fiction/documentary, d. Janka Mináriková, 12 min., 2011
Do you know what it is like to live with a lead helmet on your head? Th e unusual story of a Slovak jeweller, shot on 8mm fi lm in the woods, where the lightning strikes more than once. What impact does a lightning strike have on a human being’s nervous system? And why does the Slovak wolf life alone, far from civilization?
animation, d. Joanna Kozuch,13 min., 2014
The young violinist is about to play his big solo with the Philharmonic of Fongopolis city. The path to success, however, is unexpectedly stopped on a train station. In the chaos of signs, advertisements, lights and crowds in a rush, he can not find the way to the right platform. To catch his train he must stop.
fiction, d. Teodor Kuhn, 30 min., 2012
Momo is about the importance of having a father. A young boy has problems with self-control and finding a purpose in life, and even though they seem almost too hard to solve, they come from not feeling secure by himself.
documentary, d. Miro Remo, 23 min, 2009
The film is a story of a mother and her son Lubos who lives in a world turned upside-down, or, arsy-versy. Lubos broke free from the world as generally conceived by others to arrive at the supreme human-nature symbiosis; he flew away to a planet purely inhabited by butterflies – intelligent beings. The sole focus of his life energy, enriched by a great deal of empathy, is being chanelled into his amateur photography and film making, the climax of his fascination with natural phenomenona being his unique study of bats. By way of communicating with the upside-down creatures he is fascinated with, he attempts to achieve the utmost understanding between man and beast. He is assisted by his mother who has been a great reaserch and life support to him, but is now apprehensive about her son’s future. „What will become of the kid?“ she wonders. Those who „knew“ him thought him lost up to the moment they saw the arsy-versy film; now it’s them who are losing it!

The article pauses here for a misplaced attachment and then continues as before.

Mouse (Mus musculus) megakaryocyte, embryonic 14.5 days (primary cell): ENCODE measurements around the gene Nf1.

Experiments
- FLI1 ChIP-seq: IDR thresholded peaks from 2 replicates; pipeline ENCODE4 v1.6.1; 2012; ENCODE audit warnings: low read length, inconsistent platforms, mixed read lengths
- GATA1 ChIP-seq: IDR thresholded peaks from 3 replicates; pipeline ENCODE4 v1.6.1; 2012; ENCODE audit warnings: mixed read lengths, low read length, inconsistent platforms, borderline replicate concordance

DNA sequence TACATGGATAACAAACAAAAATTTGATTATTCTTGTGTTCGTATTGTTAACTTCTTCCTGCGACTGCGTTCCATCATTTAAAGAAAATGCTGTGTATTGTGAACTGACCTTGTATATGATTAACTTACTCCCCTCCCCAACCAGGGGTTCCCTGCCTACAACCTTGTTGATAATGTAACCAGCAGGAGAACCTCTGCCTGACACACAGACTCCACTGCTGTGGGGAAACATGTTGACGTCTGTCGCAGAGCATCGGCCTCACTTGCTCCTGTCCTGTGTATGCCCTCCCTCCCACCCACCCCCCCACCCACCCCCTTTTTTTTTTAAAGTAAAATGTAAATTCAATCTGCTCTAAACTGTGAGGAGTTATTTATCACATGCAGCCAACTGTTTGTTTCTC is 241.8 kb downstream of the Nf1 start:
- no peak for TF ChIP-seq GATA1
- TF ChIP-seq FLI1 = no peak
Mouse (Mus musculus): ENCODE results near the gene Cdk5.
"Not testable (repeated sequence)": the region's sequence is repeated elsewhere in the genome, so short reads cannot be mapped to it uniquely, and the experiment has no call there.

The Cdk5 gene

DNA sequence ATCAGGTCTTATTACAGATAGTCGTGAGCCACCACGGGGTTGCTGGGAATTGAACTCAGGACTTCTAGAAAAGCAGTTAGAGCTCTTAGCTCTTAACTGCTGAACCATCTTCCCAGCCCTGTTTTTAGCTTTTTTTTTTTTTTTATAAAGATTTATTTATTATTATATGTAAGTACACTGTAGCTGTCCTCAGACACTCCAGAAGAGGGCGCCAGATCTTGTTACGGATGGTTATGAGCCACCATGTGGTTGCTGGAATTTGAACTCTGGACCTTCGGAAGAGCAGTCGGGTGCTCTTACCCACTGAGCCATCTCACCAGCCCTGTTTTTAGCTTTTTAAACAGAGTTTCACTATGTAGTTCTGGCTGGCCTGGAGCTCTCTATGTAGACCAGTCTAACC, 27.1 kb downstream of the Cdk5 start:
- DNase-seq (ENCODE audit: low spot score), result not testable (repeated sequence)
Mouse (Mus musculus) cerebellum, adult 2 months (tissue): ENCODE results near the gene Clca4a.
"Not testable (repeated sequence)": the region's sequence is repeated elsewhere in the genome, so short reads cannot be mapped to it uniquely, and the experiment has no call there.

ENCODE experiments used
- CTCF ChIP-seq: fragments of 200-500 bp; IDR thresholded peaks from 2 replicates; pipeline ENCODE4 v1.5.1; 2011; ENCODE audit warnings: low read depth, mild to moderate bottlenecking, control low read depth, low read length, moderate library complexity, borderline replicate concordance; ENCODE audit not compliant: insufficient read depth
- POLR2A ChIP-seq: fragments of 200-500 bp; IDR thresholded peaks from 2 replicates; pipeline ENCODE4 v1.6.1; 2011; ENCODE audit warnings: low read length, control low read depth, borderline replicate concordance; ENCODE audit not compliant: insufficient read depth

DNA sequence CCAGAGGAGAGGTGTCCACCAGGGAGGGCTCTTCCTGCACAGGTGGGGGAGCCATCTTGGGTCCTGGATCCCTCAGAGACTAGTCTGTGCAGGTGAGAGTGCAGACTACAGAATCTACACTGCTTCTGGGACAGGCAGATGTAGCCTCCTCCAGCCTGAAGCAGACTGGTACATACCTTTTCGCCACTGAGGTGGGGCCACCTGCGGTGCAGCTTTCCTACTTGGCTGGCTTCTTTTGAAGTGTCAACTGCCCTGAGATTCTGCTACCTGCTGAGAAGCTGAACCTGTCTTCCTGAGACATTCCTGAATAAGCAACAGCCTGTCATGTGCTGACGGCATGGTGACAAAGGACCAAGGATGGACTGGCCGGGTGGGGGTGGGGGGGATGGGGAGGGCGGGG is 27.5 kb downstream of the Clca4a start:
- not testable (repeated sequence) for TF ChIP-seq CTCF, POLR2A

animation, d. Andrej Danóczi, 8 min., 2015
My Guide (Újratervezés) Directed by Barna Tóth ‘13
Elderly couple in the trafic. The wife chitchats, warns, controls. She is a policeman, a GPS and a commentator at the same time. The husband growls or bursts out. This is how their world works. But life is a constant replanning…
The Execution (A kivégzés) Directed by Petra Szőcs ‘14
1990, Cluj, Romania. Three children re-enact Ceausescu’s execution. Who will be the victim?